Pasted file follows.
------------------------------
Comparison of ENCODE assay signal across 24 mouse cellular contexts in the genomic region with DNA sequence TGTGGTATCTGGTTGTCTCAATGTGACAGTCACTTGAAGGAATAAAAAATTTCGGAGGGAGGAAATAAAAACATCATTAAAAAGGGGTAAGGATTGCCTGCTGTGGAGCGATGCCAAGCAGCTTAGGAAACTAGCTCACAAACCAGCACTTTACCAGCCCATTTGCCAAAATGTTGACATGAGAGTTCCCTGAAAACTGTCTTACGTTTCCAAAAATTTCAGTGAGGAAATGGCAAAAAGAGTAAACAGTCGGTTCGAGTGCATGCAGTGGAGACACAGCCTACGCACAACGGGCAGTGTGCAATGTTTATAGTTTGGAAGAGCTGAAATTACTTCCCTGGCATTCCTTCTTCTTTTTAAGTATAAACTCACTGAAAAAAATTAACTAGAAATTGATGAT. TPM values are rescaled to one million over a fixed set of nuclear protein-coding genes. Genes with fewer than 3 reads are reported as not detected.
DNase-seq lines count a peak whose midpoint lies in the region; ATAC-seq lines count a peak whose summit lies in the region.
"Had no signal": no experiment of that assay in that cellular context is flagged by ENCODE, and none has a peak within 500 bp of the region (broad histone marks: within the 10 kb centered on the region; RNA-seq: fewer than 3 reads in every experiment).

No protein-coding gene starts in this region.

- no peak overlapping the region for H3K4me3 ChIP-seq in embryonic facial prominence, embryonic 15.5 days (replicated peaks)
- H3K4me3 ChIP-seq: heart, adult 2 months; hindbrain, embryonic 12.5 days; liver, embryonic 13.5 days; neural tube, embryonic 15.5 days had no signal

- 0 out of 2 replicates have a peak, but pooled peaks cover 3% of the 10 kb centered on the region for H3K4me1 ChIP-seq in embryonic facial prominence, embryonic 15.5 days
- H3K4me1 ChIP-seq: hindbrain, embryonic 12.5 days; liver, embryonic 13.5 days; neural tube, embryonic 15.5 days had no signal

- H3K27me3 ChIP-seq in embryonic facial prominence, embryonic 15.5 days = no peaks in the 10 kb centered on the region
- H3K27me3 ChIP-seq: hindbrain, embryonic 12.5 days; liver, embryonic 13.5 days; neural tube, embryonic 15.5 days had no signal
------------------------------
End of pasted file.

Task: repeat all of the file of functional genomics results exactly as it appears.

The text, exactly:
Comparison of ENCODE assay signal across 24 mouse cellular contexts in the genomic region with DNA sequence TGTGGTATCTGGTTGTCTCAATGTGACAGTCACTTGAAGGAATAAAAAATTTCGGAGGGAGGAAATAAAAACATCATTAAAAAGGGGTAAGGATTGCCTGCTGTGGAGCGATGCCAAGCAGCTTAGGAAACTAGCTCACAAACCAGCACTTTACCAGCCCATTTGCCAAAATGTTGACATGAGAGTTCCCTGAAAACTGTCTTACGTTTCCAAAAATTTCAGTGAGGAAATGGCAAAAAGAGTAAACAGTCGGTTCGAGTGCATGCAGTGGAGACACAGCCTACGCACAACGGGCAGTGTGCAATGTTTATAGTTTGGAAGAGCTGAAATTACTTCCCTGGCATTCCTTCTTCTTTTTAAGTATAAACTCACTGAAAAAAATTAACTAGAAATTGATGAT. TPM values are rescaled to one million over a fixed set of nuclear protein-coding genes. Genes with fewer than 3 reads are reported as not detected.
DNase-seq lines count a peak whose midpoint lies in the region; ATAC-seq lines count a peak whose summit lies in the region.
"Had no signal": no experiment of that assay in that cellular context is flagged by ENCODE, and none has a peak within 500 bp of the region (broad histone marks: within the 10 kb centered on the region; RNA-seq: fewer than 3 reads in every experiment).

No protein-coding gene starts in this region.

- no peak overlapping the region for H3K4me3 ChIP-seq in embryonic facial prominence, embryonic 15.5 days (replicated peaks)
- H3K4me3 ChIP-seq: heart, adult 2 months; hindbrain, embryonic 12.5 days; liver, embryonic 13.5 days; neural tube, embryonic 15.5 days had no signal

- 0 out of 2 replicates have a peak, but pooled peaks cover 3% of the 10 kb centered on the region for H3K4me1 ChIP-seq in embryonic facial prominence, embryonic 15.5 days
- H3K4me1 ChIP-seq: hindbrain, embryonic 12.5 days; liver, embryonic 13.5 days; neural tube, embryonic 15.5 days had no signal

- H3K27me3 ChIP-seq in embryonic facial prominence, embryonic 15.5 days = no peaks in the 10 kb centered on the region
- H3K27me3 ChIP-seq: hindbrain, embryonic 12.5 days; liver, embryonic 13.5 days; neural tube, embryonic 15.5 days had no signal